RENT STRIKE IN OAKLAND IN THE COVID TIMES

A Photoessay © by David Bacon
Capital & Main, 7/20/20

OAKLAND, CA 7/9/20 – Tenants and supporters demonstrated at an Oakland apartment complex where tenants are mounting a rent strike against Mosser Capital, one of several apartment complexes where rent strikes are taking place. During the COVID-19 crisis the landlord is insisting on bringing investors to inspect the apartments despite the danger of contagion. Mosser bought over 20 buildings in Oakland in 2016, according to the Alliance of Californians for Community Empowerment (ACCE). Mosser received a Paycheck Protection Program loan between $2 million and $5 million during the pandemic.

OAKLAND, CA – 9JULY20 – Tenants and supporters demonstrate at an Oakland apartment complex where tenants are mounting a rent strike against Mosser Capital, one of several apartment complexes where the strike is going on. The tenants are organized by the Alliance of Californians for Community Empowerment (ACCE). During the COVID-19 crisis the landlord is insisting on bringing investors into the apartments despite the danger of contagion.Copyright David Bacon

The Alliance of Californians for Community Empowerment organized tenants from buildings across Oakland to come to the apartment house, to confront speculators brought by Mosser Capital, the building’s owners. Tenants, especially seniors, expressed fear that letting strangers into their homes during the pandemic would put them at risk for contamination from the coronavirus. They also believed that the investor tour might result in evictions and rent hikes.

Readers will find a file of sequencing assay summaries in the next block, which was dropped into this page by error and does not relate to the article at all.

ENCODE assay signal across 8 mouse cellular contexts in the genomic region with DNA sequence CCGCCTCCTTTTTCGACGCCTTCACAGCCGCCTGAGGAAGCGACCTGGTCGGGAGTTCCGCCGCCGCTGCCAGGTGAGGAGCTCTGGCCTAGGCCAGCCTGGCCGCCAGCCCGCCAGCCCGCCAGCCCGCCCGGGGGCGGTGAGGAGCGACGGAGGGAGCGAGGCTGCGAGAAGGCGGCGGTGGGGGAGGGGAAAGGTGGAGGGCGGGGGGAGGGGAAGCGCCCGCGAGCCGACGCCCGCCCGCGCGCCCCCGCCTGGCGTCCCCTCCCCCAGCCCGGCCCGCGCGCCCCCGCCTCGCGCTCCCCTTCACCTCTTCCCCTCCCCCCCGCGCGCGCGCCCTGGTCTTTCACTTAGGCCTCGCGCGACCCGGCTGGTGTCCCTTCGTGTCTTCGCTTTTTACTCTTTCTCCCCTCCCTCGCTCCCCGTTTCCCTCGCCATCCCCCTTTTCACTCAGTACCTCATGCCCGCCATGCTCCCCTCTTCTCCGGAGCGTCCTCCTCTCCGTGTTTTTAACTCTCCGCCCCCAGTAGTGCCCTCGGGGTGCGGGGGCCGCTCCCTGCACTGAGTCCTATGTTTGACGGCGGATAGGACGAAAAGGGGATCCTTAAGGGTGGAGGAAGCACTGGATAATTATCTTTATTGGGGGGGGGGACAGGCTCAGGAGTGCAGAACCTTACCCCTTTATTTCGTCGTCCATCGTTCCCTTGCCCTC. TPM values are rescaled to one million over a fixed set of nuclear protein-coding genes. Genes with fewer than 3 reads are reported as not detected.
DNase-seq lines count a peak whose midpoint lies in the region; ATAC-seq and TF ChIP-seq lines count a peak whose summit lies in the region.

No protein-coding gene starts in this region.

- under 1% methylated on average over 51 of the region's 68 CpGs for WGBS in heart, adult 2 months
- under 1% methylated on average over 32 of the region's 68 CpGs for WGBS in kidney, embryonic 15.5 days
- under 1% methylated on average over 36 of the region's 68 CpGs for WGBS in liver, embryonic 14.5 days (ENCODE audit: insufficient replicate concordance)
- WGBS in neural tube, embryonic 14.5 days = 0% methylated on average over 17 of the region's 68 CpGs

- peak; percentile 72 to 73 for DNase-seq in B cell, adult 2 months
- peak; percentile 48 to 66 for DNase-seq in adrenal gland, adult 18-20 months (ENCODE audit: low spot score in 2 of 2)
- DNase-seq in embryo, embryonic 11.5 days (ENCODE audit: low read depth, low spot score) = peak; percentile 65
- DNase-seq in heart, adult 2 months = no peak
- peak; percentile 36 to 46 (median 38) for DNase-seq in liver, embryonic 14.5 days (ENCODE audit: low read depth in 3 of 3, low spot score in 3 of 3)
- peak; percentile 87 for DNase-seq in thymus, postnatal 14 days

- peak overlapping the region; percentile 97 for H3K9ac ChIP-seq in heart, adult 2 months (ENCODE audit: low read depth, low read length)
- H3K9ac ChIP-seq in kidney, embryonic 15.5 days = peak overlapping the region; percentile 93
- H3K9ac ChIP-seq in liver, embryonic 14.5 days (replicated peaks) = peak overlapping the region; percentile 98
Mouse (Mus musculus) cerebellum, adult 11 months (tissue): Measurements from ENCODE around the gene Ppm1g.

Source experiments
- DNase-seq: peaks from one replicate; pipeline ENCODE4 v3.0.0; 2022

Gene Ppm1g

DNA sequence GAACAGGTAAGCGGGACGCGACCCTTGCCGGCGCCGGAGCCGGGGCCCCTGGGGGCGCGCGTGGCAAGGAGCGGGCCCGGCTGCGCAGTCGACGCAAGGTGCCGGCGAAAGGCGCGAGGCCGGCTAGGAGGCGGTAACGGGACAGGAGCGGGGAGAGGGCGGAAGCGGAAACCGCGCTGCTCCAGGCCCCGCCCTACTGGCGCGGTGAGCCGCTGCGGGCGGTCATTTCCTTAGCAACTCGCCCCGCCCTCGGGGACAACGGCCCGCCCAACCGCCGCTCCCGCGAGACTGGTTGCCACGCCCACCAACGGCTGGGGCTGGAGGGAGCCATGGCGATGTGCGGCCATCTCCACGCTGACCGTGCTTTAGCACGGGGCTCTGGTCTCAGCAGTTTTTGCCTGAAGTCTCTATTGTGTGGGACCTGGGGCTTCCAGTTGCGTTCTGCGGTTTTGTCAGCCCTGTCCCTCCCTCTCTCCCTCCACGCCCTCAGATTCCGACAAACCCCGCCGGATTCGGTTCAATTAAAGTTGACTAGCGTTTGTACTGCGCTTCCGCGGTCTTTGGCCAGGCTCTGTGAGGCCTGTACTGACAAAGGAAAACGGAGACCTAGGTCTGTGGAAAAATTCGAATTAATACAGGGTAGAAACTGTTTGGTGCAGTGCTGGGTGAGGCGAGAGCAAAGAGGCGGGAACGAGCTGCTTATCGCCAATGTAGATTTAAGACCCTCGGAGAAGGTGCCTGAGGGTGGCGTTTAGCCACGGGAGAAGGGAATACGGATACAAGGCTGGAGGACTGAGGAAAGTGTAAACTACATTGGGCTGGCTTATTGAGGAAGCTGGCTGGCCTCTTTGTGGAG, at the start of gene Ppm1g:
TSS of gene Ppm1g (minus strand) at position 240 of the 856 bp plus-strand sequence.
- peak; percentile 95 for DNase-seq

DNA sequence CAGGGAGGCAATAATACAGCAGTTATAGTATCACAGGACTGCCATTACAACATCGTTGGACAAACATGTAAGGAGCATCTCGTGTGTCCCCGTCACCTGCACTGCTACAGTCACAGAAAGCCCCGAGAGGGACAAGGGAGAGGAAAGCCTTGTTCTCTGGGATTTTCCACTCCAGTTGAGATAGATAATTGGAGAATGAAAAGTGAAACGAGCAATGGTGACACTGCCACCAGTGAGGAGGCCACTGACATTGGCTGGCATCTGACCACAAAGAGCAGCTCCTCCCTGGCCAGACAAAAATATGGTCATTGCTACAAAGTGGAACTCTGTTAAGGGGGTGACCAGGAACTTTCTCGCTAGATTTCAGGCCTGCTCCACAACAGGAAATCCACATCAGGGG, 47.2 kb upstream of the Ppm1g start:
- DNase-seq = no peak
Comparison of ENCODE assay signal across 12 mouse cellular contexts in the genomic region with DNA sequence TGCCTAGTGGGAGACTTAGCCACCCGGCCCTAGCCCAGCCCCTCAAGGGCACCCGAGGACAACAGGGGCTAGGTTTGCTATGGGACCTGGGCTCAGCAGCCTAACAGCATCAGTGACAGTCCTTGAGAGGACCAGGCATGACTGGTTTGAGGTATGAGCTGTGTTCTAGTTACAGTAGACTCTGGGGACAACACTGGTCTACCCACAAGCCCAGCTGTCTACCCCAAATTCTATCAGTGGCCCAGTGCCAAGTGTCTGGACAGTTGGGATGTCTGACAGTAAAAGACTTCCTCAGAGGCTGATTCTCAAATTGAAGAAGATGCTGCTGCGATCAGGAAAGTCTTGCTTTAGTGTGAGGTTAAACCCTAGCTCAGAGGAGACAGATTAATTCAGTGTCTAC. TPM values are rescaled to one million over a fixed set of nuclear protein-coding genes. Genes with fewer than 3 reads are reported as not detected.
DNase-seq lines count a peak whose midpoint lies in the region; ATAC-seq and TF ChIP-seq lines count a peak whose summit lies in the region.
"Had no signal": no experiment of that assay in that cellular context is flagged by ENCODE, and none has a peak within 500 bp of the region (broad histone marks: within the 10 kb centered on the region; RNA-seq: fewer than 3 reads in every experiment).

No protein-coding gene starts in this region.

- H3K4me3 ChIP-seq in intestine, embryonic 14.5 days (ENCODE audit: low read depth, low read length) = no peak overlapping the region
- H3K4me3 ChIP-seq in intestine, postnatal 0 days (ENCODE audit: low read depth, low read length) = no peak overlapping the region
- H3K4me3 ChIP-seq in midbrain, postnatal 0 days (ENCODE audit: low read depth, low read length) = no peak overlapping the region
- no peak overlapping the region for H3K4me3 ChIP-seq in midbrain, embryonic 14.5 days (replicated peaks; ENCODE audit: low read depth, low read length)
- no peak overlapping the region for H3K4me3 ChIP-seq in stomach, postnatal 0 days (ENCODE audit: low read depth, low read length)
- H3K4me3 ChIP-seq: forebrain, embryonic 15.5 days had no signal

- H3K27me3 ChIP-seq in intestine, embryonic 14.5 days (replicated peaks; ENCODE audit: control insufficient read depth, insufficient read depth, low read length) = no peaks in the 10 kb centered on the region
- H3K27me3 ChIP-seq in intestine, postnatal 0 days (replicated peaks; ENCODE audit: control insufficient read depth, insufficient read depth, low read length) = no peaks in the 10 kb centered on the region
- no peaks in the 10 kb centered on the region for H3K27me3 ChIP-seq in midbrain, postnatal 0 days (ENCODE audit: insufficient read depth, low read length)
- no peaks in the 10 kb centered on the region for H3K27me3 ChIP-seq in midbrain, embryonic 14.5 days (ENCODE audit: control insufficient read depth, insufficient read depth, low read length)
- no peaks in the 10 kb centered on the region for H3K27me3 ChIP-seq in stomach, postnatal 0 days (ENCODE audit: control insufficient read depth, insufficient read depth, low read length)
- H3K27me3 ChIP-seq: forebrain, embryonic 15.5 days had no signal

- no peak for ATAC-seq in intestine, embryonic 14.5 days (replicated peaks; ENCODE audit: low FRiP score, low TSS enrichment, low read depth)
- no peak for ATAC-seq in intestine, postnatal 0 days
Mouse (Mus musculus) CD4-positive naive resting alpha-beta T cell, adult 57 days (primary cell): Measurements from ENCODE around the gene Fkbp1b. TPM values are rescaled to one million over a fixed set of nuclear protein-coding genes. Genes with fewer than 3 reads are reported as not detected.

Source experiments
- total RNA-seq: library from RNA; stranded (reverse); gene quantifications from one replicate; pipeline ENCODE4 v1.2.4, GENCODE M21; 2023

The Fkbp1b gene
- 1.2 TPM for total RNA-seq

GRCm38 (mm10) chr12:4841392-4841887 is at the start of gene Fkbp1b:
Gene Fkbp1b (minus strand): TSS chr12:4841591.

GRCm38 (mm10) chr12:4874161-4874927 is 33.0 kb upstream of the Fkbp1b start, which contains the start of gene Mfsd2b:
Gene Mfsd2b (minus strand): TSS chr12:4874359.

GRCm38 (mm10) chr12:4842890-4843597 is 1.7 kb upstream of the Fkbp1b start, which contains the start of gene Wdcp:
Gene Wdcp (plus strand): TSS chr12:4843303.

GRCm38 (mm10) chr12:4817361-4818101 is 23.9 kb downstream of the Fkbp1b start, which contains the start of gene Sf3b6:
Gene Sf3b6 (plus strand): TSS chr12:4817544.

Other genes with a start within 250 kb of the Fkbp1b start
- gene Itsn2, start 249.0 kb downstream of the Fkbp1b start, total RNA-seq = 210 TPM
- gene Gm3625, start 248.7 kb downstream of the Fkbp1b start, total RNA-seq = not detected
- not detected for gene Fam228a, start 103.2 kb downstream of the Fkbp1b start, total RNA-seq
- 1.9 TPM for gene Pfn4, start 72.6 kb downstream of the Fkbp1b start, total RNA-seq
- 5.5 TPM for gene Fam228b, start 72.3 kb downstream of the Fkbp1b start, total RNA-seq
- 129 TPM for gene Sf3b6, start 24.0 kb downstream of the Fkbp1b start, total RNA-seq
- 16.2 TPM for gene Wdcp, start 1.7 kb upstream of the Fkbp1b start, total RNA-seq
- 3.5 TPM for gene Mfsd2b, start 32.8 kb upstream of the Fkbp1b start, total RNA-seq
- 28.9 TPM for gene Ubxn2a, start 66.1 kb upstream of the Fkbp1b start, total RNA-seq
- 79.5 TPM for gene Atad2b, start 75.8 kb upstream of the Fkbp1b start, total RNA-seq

Sabeena Shah (r) is a striker in the building and Sharena Diamond Thomas (l) is a striker in another building.Copyright David Bacon

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WAR AND OCCUPATION OPENED THE DOOR TO IRAQ’S VIRUS PANDEMIC

To fight COVID-19, Iraqi workers want political change
By David Bacon, © 2020
The Nation, 4/8/2020


Union leader Falah Alwan, president of the Federation of Workers Councils and Unions of Iraq, and leather goods factory workers argue with the plant manager about their union rights in 2003.

Solidarity, Then the Virus

Many U.S. union activists remember Falah Alwan. As the occupation of Iraq unfolded in the summer of 2005, he and several Iraqi union leaders traveled here to make clear the impact of sanctions and invasion on his country’s workers. From one union hall to another, on both coasts and through the Midwest, Alwan and his colleagues appealed for solidarity.

In the end, the war’s damage went virtually unhealed, but the ties forged between workers and unions of the two countries have remained undiminished. Last week, as both face the coronavirus pandemic, Alwan wrote to the friends he made in those years. “The news from New York is horrible,” he commiserated. “I believe the days to come will be much worse than they are now, not only in Iraq but for you also.”

In 2005 the Iraqis effectively dramatized the human cost of U.S. policy. Today, as both countries face the coronavirus, the devastating situation of Iraq’s people calls for revisiting that question of responsibility.